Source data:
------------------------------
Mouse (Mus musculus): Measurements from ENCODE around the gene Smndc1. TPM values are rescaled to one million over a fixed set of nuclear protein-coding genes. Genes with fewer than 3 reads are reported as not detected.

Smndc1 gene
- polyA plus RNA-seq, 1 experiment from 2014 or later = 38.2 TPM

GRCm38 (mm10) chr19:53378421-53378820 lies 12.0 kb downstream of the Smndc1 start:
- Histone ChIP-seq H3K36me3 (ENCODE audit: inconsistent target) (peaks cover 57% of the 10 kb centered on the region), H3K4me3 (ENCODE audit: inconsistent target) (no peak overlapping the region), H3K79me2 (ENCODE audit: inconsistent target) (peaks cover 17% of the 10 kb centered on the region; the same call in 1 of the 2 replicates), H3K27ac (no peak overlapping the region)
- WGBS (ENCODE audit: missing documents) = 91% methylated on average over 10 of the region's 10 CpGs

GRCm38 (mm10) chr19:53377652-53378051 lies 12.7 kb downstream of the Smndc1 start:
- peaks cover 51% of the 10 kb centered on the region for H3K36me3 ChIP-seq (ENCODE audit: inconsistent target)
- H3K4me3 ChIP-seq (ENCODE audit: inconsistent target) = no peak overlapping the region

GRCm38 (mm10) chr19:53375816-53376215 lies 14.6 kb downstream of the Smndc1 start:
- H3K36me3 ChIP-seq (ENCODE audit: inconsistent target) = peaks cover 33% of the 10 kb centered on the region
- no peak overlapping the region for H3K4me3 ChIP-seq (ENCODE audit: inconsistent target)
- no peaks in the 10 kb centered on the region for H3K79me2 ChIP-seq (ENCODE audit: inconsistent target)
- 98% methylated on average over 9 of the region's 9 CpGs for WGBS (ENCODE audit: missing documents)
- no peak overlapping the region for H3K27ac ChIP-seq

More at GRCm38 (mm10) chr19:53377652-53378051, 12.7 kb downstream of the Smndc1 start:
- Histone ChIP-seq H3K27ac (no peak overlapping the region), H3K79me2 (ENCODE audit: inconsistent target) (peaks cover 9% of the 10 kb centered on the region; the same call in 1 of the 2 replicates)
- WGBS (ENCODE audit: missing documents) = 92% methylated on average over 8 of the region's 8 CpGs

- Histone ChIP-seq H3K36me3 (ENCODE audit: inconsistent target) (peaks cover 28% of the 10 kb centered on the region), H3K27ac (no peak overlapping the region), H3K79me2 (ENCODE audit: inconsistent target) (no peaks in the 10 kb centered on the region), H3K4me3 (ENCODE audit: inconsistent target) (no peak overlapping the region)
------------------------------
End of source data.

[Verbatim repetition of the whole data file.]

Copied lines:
Mouse (Mus musculus): Measurements from ENCODE around the gene Smndc1. TPM values are rescaled to one million over a fixed set of nuclear protein-coding genes. Genes with fewer than 3 reads are reported as not detected.

Smndc1 gene
- polyA plus RNA-seq, 1 experiment from 2014 or later = 38.2 TPM

GRCm38 (mm10) chr19:53378421-53378820 lies 12.0 kb downstream of the Smndc1 start:
- Histone ChIP-seq H3K36me3 (ENCODE audit: inconsistent target) (peaks cover 57% of the 10 kb centered on the region), H3K4me3 (ENCODE audit: inconsistent target) (no peak overlapping the region), H3K79me2 (ENCODE audit: inconsistent target) (peaks cover 17% of the 10 kb centered on the region; the same call in 1 of the 2 replicates), H3K27ac (no peak overlapping the region)
- WGBS (ENCODE audit: missing documents) = 91% methylated on average over 10 of the region's 10 CpGs

GRCm38 (mm10) chr19:53377652-53378051 lies 12.7 kb downstream of the Smndc1 start:
- peaks cover 51% of the 10 kb centered on the region for H3K36me3 ChIP-seq (ENCODE audit: inconsistent target)
- H3K4me3 ChIP-seq (ENCODE audit: inconsistent target) = no peak overlapping the region

GRCm38 (mm10) chr19:53375816-53376215 lies 14.6 kb downstream of the Smndc1 start:
- H3K36me3 ChIP-seq (ENCODE audit: inconsistent target) = peaks cover 33% of the 10 kb centered on the region
- no peak overlapping the region for H3K4me3 ChIP-seq (ENCODE audit: inconsistent target)
- no peaks in the 10 kb centered on the region for H3K79me2 ChIP-seq (ENCODE audit: inconsistent target)
- 98% methylated on average over 9 of the region's 9 CpGs for WGBS (ENCODE audit: missing documents)
- no peak overlapping the region for H3K27ac ChIP-seq

More at GRCm38 (mm10) chr19:53377652-53378051, 12.7 kb downstream of the Smndc1 start:
- Histone ChIP-seq H3K27ac (no peak overlapping the region), H3K79me2 (ENCODE audit: inconsistent target) (peaks cover 9% of the 10 kb centered on the region; the same call in 1 of the 2 replicates)
- WGBS (ENCODE audit: missing documents) = 92% methylated on average over 8 of the region's 8 CpGs

- Histone ChIP-seq H3K36me3 (ENCODE audit: inconsistent target) (peaks cover 28% of the 10 kb centered on the region), H3K27ac (no peak overlapping the region), H3K79me2 (ENCODE audit: inconsistent target) (no peaks in the 10 kb centered on the region), H3K4me3 (ENCODE audit: inconsistent target) (no peak overlapping the region)